Thematic preoccupation of Adebo wale’s Lonely Days

Examine the thematic preoccupation of Adebo wale’s Lonely Days.


One of the main themes of the novel is the practice of widowhood. This practice is common in many parts of Africa. In Lonely Days, the village of Kufi is in focus. Widowhood practice is a common custom in Kufi as the people venerate this practice. Yaremi is a widow, having lost her husband, Ajumobi. Before her, three other widows are mentioned, namely, Dedewe, Fayoyin and Radeke. These women are subjected to series of inhuman treatments and loss of dignity and status. Widows are compelled to trek through the muddy, slippery road called, “the widow’s road”. It is only on this road that widows enjoy relative freedom.

Widows are not allowed to wear necklaces, their hairs are unkept and they wear garments of black cloth. Not only that they are always monitored and suspected. One of the widows rightly asserts, “We are the subjugated people of the world”. They are usually accused of being responsible for the deaths of their husbands and are forced to confess. Some widows are given libation to lick, sonic is locked up with the corpse of the dead husband and the hairs cut down to the roots, “cut this woman’s hair totally clown to her scalp”. (p.27).

After these ordeals, widows are now faced with the “Cap-picking” ceremony. Here, they are forced by custom to pick a new husband. Yaremi resolves not to obey custom and risks being ostracized.


A common feature of widowhood is loneliness. At the death of husbands, widows are abandoned. Yaremi is one of the characters affected by loneliness. Her love for Ajumobi is so great that in her loneliness, she feels and dreams of the presence of Ajumobi. Sometimes, she thinks and reflects on the way and manner of her love and marriage. Yaremi’s case is one out o several others but particularly in the sense that her loneliness is a result of her personal resolve not to betray her late husband’s love. It is even suggested that “Yaremi needs purification to make her forget certain things because frustration has set in for a lonely woman”. She takes Woye her grandson at least to have someone to talk to. But when Woye indicates his desire to leave, “Yaremi knew it was host painful continuation of her lonely days…”


Resistance to cultural subjugation is a theme that is portrayed in Lonely Days. Yaremi, again is at the center of this. After the death of Ajumobi, her husband, she is required to observe certain widowhood practices which she vehemently resists. She resists confessing being responsible for the death of Ajumobi. Again, she resists picking a new cap to replace the old during the “Cap-picking Ceremony”. By this resistance, Yaremi is required to pick a new husband to replace her late husband, she resists. Thus, the promises of Ayanwale, Olonade end Lanwa to treat Yaremi like an angel if only she agrees to marry them fall on deaf ears as she resists. In the end, the people of Kufi decide that she (Yaremi) is to be ostracized for violating the tradition of the land but Yaremi has this message for them: “No… it was her dead body they would carry out of Kufi…” This final note of defiance shows the extent of her resistance to cultural subjugation.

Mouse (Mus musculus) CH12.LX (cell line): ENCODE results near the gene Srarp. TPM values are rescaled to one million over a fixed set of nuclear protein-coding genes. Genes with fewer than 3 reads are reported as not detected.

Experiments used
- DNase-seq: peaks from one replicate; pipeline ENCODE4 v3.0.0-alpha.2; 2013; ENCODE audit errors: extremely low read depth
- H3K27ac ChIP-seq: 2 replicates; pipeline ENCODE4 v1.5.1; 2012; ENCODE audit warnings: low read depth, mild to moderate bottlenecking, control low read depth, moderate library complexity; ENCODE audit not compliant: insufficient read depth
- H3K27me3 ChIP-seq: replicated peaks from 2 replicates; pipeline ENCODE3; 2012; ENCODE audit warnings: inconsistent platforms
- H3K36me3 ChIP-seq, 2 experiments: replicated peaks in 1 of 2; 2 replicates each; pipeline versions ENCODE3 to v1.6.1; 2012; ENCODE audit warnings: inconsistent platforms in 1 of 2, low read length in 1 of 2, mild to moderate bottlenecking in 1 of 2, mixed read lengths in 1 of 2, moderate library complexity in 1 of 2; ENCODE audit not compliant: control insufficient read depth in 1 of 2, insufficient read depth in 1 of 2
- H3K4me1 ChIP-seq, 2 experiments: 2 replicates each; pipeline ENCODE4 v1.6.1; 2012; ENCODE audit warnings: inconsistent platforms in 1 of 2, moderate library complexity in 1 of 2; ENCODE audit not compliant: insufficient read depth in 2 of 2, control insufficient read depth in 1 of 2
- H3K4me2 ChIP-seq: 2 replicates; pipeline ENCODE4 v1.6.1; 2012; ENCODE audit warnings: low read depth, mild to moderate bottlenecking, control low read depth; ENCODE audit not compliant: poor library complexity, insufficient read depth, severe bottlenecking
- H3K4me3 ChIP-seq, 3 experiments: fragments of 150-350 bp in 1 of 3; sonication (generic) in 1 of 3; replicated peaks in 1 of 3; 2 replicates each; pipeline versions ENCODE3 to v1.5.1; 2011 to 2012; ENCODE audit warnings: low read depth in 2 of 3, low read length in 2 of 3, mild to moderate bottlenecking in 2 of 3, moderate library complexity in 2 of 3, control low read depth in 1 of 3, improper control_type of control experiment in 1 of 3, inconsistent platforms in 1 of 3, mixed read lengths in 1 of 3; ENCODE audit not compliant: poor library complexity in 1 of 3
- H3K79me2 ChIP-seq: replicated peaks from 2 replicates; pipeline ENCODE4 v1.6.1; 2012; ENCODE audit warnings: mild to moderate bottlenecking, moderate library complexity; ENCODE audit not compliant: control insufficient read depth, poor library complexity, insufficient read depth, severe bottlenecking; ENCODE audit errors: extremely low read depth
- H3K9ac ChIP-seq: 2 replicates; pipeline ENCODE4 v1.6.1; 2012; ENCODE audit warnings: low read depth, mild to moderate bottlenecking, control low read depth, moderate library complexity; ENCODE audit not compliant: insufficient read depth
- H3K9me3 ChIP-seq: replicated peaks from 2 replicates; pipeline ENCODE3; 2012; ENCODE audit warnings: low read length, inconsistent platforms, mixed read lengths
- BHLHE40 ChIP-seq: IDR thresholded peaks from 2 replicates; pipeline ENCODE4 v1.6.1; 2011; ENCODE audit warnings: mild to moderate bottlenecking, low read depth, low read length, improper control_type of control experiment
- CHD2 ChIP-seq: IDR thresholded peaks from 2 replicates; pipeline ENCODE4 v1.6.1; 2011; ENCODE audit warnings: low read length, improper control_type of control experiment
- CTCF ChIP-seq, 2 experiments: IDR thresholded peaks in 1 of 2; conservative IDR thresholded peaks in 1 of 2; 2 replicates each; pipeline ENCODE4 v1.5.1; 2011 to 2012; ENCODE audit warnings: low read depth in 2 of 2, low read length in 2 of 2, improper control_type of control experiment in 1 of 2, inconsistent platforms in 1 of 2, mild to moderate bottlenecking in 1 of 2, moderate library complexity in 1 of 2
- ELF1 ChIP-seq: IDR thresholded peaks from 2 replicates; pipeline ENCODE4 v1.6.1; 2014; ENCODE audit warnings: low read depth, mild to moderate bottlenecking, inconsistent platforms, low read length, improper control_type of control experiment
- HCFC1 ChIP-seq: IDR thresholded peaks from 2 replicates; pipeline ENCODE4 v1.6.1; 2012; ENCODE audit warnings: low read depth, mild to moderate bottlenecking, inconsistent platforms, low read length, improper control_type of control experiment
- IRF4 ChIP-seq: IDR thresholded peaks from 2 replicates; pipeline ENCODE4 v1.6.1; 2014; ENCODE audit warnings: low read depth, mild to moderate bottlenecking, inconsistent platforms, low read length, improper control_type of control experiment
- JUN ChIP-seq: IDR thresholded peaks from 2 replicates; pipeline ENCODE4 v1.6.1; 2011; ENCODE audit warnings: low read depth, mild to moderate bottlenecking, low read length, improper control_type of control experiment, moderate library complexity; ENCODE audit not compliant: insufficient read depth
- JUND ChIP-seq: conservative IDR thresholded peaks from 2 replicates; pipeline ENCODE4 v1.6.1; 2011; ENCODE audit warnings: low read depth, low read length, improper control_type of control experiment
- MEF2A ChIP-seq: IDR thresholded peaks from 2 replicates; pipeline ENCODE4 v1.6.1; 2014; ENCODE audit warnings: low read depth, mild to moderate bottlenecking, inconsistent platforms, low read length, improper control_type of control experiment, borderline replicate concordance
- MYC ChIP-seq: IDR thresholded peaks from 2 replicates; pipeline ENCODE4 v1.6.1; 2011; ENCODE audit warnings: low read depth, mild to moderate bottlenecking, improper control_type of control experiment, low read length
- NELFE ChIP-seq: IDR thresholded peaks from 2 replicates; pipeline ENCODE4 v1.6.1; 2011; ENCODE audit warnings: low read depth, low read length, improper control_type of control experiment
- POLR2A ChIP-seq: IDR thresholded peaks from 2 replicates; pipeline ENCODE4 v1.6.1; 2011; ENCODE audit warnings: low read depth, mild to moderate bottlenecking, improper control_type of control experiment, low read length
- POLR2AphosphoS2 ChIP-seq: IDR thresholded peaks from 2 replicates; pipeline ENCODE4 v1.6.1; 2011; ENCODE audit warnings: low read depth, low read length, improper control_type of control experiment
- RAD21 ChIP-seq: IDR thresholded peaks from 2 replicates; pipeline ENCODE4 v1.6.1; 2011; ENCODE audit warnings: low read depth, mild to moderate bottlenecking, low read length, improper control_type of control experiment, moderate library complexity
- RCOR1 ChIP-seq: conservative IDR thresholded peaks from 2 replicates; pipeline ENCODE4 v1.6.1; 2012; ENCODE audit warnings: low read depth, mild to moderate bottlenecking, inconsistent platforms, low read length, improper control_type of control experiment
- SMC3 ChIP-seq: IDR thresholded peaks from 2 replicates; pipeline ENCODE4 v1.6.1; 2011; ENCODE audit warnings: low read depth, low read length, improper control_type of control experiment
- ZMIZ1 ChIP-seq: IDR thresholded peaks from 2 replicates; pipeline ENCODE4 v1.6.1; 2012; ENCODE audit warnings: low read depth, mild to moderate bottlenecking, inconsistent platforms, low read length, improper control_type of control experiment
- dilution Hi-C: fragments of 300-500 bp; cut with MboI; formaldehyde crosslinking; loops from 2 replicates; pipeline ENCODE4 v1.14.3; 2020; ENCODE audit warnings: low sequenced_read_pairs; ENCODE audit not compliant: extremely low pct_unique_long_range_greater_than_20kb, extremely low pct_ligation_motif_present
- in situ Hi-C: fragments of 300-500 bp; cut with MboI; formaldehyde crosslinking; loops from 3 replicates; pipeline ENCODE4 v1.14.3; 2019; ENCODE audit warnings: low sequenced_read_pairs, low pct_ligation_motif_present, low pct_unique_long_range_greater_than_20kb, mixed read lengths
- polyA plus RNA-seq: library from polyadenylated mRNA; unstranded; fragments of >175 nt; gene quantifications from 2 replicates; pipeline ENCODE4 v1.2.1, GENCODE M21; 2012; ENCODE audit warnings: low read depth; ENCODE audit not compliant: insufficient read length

Several characters in the story sustain this theme of determination. Ajumobi was determined to excel and make his wife happy. On the other hand, Yaremi is determined to reciprocate his love for her by remaining faithful even at the risk of her life. She is determined to fight cultural subjugation. In her taffeta trade, she is determined to excel and the extra hard work she puts into her business gains her more customers. Dedewe, Fayoyin and Radeke are widows but they are determined to seek new happiness and so, during the cap-picking ceremony, they pick new husbands. Little Woye is determined to leave with his mother and enroll at St. Andrew’s Junior Primary School, Olode. Also, Aleni, Yaremi’s son is not swayed by his late father’s estates as he is determined to seek greener pasture elsewhere as Yaremi “puts determination into her boric…”


The people of Kufi are ruled by superstition. Witchcraft is commonly spoken about. For this reason, the people of Kufi are suspicious of all manner of birds hawks, owls, vultures, falcons, flamingos or animals like antelope and the rest. When Ajumobi dies, the people of Kufi allege, “This woman had killed her husband, she turned into a hawk arid killed her man”. They consult their oracle to confirm their suspicion. The people believe that in the spirit world, women have authority over men. Again, there s a common superstition in Kufi that “every pregnancy of a hunter’s wife was sure to bring forth an animal baby.” (p.122).


The issue of rivalry or conflict is present in the story. Before Ajumobi’s death, he had some moments of conflict with Yaremi who often dared him; though she still ran away. The issue of polygamy provides a veritable source of conflict and rivalry. At nights, senior wives bemoan their abandonment by husbands who enjoy the fresh breath of junior wives. These wives quarrel and castigate one another. Yaremi is self-conceited. She battles with her conscience over the advice of the widows prior to the Cap picking ceremony. Yaremi disagrees with the Kufi tradition of widowhood and rejects the second husband even at the risk of being ostracized. As a result of her conflict with culture, she plans to leave Kufi for her friend’s place at Lamugan.

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